Legislature(2017 - 2018)BARNES 124
03/22/2017 03:15 PM LABOR & COMMERCE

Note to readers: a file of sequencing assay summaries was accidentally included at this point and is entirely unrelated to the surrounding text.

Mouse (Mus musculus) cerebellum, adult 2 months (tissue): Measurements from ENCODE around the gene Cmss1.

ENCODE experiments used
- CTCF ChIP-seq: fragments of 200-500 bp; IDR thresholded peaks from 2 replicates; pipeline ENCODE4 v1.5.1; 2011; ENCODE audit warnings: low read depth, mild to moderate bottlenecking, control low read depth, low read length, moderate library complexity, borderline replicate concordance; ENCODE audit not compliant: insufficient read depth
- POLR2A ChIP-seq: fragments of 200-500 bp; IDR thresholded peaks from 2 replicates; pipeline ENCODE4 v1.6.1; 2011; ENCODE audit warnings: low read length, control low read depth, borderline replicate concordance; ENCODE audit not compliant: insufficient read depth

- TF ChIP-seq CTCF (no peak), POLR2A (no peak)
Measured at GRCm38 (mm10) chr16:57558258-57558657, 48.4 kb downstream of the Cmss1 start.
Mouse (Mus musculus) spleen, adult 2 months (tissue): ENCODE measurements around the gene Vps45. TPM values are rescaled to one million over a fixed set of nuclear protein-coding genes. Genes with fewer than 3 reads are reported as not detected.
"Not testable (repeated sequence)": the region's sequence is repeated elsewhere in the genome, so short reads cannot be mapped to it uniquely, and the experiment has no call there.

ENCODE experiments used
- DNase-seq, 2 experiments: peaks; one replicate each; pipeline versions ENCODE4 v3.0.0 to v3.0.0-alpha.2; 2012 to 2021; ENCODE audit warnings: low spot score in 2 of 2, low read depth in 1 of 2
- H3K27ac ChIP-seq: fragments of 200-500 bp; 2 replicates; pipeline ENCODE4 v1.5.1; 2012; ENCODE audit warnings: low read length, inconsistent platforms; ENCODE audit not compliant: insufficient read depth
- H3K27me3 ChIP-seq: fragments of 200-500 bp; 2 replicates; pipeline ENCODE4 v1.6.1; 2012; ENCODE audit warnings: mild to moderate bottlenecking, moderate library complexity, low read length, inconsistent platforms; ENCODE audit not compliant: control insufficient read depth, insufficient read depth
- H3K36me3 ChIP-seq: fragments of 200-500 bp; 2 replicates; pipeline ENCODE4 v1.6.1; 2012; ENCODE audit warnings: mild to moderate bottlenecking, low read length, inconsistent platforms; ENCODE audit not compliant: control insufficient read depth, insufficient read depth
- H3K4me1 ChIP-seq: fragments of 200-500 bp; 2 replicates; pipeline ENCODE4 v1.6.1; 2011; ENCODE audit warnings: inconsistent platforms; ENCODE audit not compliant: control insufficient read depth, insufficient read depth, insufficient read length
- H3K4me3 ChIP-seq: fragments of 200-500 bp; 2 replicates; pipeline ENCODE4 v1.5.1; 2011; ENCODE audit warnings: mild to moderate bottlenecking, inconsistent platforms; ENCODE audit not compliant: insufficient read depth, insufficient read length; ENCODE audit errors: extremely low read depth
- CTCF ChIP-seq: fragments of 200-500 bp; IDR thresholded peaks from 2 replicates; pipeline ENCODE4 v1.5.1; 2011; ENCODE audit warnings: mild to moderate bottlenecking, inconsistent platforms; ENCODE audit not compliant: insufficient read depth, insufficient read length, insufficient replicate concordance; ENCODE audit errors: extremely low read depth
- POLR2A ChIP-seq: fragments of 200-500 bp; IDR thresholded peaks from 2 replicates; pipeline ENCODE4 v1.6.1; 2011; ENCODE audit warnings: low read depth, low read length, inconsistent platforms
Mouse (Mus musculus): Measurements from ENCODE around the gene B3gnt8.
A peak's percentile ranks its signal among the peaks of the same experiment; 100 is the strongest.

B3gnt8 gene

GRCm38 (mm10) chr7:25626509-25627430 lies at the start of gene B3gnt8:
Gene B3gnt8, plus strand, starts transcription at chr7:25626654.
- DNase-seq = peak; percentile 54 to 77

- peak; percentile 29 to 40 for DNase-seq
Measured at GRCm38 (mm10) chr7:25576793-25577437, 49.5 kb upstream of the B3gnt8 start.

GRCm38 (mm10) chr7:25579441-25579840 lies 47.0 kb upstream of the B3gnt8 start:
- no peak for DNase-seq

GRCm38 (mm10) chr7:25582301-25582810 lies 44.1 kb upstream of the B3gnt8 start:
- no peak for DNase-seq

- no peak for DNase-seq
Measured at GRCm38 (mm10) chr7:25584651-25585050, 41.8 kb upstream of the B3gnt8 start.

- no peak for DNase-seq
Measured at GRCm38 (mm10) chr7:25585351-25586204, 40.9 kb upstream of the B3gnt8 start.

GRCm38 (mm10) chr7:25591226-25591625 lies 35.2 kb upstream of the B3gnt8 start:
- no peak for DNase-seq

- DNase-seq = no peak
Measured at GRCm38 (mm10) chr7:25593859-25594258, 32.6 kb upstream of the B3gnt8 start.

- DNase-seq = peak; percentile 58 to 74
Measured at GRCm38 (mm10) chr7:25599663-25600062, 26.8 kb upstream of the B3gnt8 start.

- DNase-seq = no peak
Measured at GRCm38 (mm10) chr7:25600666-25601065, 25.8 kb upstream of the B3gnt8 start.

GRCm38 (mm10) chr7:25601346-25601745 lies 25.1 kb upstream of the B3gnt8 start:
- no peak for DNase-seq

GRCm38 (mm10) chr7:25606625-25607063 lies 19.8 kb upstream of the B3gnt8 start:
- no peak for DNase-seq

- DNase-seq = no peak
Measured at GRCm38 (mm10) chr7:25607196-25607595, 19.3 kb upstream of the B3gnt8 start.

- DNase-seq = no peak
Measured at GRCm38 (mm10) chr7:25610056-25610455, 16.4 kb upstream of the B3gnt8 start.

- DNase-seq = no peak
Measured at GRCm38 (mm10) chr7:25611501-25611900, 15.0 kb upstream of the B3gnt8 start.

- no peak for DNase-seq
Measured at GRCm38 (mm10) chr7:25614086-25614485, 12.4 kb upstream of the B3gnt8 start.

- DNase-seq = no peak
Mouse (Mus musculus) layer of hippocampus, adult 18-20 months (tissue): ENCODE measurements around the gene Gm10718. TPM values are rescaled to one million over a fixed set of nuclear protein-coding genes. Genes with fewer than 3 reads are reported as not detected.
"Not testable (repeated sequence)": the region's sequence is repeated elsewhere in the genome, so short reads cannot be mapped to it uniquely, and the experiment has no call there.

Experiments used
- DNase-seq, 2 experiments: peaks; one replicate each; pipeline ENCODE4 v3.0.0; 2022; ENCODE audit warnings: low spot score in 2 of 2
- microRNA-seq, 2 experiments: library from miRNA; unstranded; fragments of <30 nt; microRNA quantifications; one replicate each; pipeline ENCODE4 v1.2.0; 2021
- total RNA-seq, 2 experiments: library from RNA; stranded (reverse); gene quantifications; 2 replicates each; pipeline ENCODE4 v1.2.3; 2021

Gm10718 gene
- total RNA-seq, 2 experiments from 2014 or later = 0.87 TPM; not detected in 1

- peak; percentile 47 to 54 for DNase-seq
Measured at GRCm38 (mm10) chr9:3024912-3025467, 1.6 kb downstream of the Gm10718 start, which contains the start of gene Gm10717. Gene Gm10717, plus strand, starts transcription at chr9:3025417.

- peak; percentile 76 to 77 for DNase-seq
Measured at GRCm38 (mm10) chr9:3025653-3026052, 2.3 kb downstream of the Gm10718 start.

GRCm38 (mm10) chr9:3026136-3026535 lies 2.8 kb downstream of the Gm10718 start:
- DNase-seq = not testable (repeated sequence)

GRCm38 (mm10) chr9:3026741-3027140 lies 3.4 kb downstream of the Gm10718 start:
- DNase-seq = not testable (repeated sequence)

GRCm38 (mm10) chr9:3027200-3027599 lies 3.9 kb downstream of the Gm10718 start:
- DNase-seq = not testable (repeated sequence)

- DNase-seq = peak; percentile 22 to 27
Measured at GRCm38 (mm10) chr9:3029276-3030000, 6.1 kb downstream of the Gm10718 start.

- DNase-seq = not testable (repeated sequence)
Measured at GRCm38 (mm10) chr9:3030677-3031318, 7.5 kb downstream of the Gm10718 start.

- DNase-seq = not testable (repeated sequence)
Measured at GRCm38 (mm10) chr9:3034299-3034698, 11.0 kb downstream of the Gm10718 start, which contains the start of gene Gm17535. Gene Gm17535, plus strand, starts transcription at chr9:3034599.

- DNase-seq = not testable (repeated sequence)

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HB 86-STUDENT LOAN DEFAULT/OCC. LICENSE RENEWAL 3:52:01 PM CHAIR KITO announced that the next order of business would be HOUSE BILL NO. 86, "An Act relating to nonrenewal of occupational licenses for default on a student loan." 3:52:31 PM REPRESENTATIVE MATT CLAMAN, Alaska State Legislature, reminded the committee that Thomas Jefferson said, "Government is best which governs least," and the goal in bringing HB 86 forward is to revoke the Alaska Commission on Post-Secondary Education's authority to use non-renewal of occupational licenses as an incentive to ensure repayment of student loans in the instance of a default. He described that the consequences of defaulting are already severe, and as the commission has not exercised its authority since 2010, it makes sense to repeal these statutes. 3:53:21 PM OWEN PHILLIPS, Staff, Representative Matt Claman, Alaska State Legislature, reiterated that HB 86 repeals current statutes allowing the Alaska Commission on Postsecondary Education (ACPE) to threaten non-renewal of occupational licenses for individuals who have defaulted on their student loans. Repealing this authority will allow licensed individuals to continue their work and earn an income and pay back their defaulted loans without fear of losing their license. He noted that there are difficulties one faces if defaulting on their student loans such as, late fees, court costs, liens on property, and adverse reports to consumer reporting agencies. Under current statute, the Alaska Commission on Postsecondary Education (ACPE) has authority to provide notice to the licensing authority for non- renewal of a license. Many of the laws giving authority to the ACPE were passed in the 1990s and 2000s when student aid was often provided by states, currently, most loans are provided federally. Last year, he advised, the State of Montana became the first state to repeal similar statutes and 21 states still have similar statutes. This bill allows Alaska to follow the example of the State of Montana and reduce that number to 20 in order to protect the state's nurses, pharmacists, social workers, teachers, correctional officers, and many others. 3:54:47 PM MR. PHILLIPS offered an analysis of the bill as follows: Section 1 deletes language that is no longer necessary after the repeals mentioned in Sec. 2. Sec. 2 repeals AS 14.43.145(a)(4), which gives ... authority to the commission to provide notice of default to a licensing entity for non-renewal of a license. Repeals AS 14.43.148, which indicates that a licensing entity may not renew a license if they have received notice from the commission that the licensee has defaulted on a loan issued by the commission. AS 21.27.390(d), which references temporary licenses. 3:56:21 PM REPRESENTATIVE BIRCH remarked that "This is kind of our version of -- of they're trying to collect on debt," and noted that the debt collection appeared reasonable. He asked the magnitude of the debt, and the number of recipients impacted by this legislation. MR. PHILLIPS opined that since 2010, the commission has not acted upon the section forcing the default. REPRESENTATIVE BIRCH remarked that in the event someone misses their car payments, the "repo man" tows away the car. The State of Alaska presumably has a fairly significant liability out there, vis-a-vis many educated folks. Granted the authority has not been exercised, he remarked, but it is a means of enforcing collection at some level. He asked the size of the liability, how rapidly that liability is paid off, the timeframe, and how many people it impacts. REPRESENTATIVE CLAMAN responded that the Alaska Student Loan Corporation has multiple means to encourage payment and this method has rarely been used because there are fewer Alaska student loans due to more federal student loans. He related that taking away someone's nursing license, for example, causes that person to work at a lower wage and makes the person more likely to default. 4:00:22 PM REPRESENTATIVE BIRCH related that he was not disputing whether HB 86 might be a good idea, his question was whether the necessary research had been performed in order to understand the general magnitude of the liability, how many people would be impacted, and the timeframe in which the loans would be repaid. MR. PHILLIPS opined that prior to 2010, this non-renewal of licensing authority was used 155 times, and of those 155 individuals, 49 did not pay any amount, left the state, and assumed to have found a license elsewhere. He said he would reach out to Stephanie Butler, Executive Director, Alaska Commission on Postsecondary Education (ACPE) in response to Representative Birch's questions. REPRESENTATIVE BIRCH advised he was looking for numbers roughly to the nearest $500,000. 4:02:40 PM REPRESENTATIVE KNOPP asked Representative Claman, "Do you just read the books until you find a statute that doesn't fit any longer?" He asked what brought this issue forward because it had been unused for eight years. REPRESENTATIVE CLAMAN credited one idea to a prior staff member currently attending law school, and answered that someone had approached the staffer with this issue. The staff member performed research and realized the non-renewal authorization was rarely used and brought it to Representative Claman's attention. CHAIR KITO opened public testimony. After ascertaining no one wished to testify, closed public testimony on HB 86. [HB 86 was held over.]